While smart cards are more technologically sophisticated, the report highlights a general hurdle that all three card types face when attempting to use them to reduce fraud and abuse. Both CMS and various stakeholders told the GAO that requiring cards to be used would not be feasible because of concerns that doing so would limit beneficiaries’ access to care. As the GAO points out, CMS has taken the position that the federal government would continue to pay claims regardless of whether a card was used. Consequently,while the GAO found that using electronically readable cards to authenticate beneficiary and provider presence at the point of care could potentially limit certain types of Medicare fraud, they found that it would have limited effect due to CMS’s position on payment.

Stakeholders also conveyed their belief that the use of electronically readable cards would simply have little effect on many fraudulent practices, including, billing for medically unnecessary services, or adding a service that was not provided to an otherwise legitimate claim. The GAO was unable to determine the extent to which authenticating beneficiaries (or providers) at the point of care could limit fraud because there is no reliable estimate of the extent or total dollar value associated with specific types of Medicare fraud schemes. Officials from France and Germany told the GAO that the use of electronically readable cards in their countries has not limited certain types of fraud. In fact, the GAO report found that the use of electronically readable cards could introduce new types of fraud and new ways for individuals to illegally access Medicare beneficiary data. Officials at CMS told the GAO that malicious software written onto an electronically readable card could be used to compromise provider IT systems. Additionally, individuals could illicitly access beneficiary information through the unauthorized reading and collection of data stored on the cards, a practice known as “card skimming.”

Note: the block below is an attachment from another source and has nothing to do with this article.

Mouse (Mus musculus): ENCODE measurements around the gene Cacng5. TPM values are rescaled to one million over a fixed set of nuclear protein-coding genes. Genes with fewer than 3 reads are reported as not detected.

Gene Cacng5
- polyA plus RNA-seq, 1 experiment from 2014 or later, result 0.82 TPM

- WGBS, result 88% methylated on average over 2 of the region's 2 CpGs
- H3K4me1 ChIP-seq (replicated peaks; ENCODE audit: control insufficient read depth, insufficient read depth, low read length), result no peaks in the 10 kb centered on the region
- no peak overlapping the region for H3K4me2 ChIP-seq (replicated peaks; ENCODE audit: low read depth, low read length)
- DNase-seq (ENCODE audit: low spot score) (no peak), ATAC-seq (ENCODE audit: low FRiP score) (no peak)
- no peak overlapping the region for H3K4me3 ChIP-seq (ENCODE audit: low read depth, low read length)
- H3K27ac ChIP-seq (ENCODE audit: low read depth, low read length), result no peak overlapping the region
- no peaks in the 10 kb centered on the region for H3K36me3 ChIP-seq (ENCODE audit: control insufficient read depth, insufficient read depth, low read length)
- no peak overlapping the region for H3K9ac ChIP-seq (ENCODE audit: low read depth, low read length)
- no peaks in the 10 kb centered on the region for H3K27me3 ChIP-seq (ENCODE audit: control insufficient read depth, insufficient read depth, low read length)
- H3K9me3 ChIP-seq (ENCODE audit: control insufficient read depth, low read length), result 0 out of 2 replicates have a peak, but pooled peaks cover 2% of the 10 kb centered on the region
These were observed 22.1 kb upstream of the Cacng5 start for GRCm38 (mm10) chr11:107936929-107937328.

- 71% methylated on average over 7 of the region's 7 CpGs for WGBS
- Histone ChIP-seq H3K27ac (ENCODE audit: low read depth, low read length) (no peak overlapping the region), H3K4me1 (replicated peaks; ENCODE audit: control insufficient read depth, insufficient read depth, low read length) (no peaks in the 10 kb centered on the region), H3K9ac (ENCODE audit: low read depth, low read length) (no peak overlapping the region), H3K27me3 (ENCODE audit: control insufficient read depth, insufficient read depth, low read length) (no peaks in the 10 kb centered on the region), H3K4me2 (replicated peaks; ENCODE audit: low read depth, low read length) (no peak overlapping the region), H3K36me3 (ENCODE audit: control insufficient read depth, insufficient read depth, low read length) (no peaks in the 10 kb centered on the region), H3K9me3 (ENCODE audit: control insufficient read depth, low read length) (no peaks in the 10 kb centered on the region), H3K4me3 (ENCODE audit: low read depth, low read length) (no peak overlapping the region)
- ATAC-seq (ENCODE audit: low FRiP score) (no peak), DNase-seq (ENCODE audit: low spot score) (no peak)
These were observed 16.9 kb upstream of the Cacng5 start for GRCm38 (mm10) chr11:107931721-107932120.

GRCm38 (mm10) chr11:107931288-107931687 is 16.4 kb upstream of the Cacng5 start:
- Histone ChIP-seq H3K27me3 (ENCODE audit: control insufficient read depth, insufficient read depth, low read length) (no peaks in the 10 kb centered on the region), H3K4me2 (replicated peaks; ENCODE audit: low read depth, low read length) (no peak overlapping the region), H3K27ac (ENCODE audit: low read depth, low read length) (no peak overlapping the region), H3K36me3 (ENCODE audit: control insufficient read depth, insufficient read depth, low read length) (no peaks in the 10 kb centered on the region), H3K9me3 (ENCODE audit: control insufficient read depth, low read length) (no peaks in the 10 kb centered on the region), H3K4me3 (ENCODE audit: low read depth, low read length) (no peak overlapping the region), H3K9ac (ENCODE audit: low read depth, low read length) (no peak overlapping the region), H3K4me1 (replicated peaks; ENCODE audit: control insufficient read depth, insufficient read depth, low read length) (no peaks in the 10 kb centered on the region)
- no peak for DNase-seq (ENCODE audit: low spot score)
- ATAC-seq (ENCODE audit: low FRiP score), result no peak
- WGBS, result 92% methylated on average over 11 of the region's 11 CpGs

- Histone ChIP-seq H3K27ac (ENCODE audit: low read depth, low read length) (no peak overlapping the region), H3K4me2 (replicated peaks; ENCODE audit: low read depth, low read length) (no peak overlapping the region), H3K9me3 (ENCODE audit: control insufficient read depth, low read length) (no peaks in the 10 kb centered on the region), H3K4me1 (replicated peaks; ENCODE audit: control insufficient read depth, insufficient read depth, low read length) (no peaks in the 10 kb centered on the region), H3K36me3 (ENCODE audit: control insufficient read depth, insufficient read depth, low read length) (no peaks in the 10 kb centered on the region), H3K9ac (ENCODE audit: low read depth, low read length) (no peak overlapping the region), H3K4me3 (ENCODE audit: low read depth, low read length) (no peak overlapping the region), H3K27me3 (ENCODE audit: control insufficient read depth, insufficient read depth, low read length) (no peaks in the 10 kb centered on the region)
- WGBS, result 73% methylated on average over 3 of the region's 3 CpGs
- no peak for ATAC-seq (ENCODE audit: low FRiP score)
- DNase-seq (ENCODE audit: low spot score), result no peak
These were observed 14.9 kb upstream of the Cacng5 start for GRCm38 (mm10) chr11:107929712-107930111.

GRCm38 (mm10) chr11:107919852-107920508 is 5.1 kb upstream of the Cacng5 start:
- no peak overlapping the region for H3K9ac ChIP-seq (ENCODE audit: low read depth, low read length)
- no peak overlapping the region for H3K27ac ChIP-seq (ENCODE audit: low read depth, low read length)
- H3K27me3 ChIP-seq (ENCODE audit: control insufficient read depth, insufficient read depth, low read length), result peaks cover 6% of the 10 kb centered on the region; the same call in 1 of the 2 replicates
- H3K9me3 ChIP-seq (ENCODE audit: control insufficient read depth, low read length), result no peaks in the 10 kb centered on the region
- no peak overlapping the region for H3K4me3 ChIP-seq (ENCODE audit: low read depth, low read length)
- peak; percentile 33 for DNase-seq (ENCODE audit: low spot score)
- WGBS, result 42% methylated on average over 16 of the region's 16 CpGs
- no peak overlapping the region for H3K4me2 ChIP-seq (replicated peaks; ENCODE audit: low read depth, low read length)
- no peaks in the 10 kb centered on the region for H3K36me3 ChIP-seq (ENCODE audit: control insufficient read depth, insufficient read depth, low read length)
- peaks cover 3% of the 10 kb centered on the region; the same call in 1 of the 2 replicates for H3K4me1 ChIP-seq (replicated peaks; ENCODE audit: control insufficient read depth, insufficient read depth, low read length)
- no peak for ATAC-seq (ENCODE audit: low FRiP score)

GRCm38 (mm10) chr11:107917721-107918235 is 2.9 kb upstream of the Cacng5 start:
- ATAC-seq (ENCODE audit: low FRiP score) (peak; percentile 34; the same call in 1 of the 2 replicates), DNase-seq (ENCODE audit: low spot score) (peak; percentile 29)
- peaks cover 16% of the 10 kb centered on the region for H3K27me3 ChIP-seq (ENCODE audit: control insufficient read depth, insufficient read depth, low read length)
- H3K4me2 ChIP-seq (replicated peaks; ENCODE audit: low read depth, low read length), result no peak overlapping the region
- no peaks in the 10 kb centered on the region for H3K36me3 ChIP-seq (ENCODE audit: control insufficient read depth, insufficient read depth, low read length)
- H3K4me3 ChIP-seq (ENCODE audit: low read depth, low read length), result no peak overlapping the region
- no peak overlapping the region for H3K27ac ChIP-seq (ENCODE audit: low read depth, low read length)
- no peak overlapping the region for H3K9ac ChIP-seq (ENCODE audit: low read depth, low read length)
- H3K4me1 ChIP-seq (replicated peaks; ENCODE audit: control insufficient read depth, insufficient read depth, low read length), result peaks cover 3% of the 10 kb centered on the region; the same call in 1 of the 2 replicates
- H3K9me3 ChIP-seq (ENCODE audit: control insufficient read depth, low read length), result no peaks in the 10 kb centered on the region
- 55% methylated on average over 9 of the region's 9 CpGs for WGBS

The GAO also found technical limitations to implementing electronically readable cards. The report concludes that CMS would need to update and obtain additional resources to use electronically readable cards for authentication purposes. Card management processes include issuing cards, replacing cards, updating information on cards, deactivating cards, and addressing cardholder issues. The GAO found that implementing these processes for electronically readable cards used to authenticate beneficiaries (or providers) would present challenges, particularly because the implementation requires changes to industry-wide standards for claim submission as well as the way in which CMS’s information technology systems receive submitted claims.

Technical as well as practical limitations would also present themselves if electronically readable cards are to be used to store and exchange medical information. Using electronically readable cards to store and exchange medical records is not part of current federal efforts to facilitate health information exchange, and would likely present challenges. Stakeholders told the GAO that adding another medium, such as a card, outside of provider EHR systems could lead to inconsistencies with provider records. If medical data were to be stored on the card, Stakeholders expressed concern that the data would become “out of sync” with the data in the patients EHR. For example, beneficiaries receiving laboratory tests after an encounter would have no way of uploading the results to their cards before returning to their provider (or  before visiting another provider).

Not all of the findings were negative. The GAO found that using electronically readable cards to convey beneficiary identity and insurance information could reduce reimbursement errors and improve medical record keeping. As the report notes, many providers capture identity information by photocopying insurance cards and manually entering beneficiary information into their IT systems. This results in lost time and often introduces errors. These errors can lead to rejections and/or delays in reimbursement. Based on data provided by CMS, the GAO found that up to 44 percent of the more than 70 million Medicare claims that CMS rejected between January 1, 2014, and September 29, 2014, may have been rejected because of invalid or incorrect beneficiary information. In contrast with using electronically readable cards for authentication or to store and exchange beneficiary medical information, the GAO found that CMS would not necessarily need to make changes to current standards and procedures for the cards to electronically convey beneficiary identity and insurance information. As the GAO noted, the cards would not be used in a significantly different way than they are now.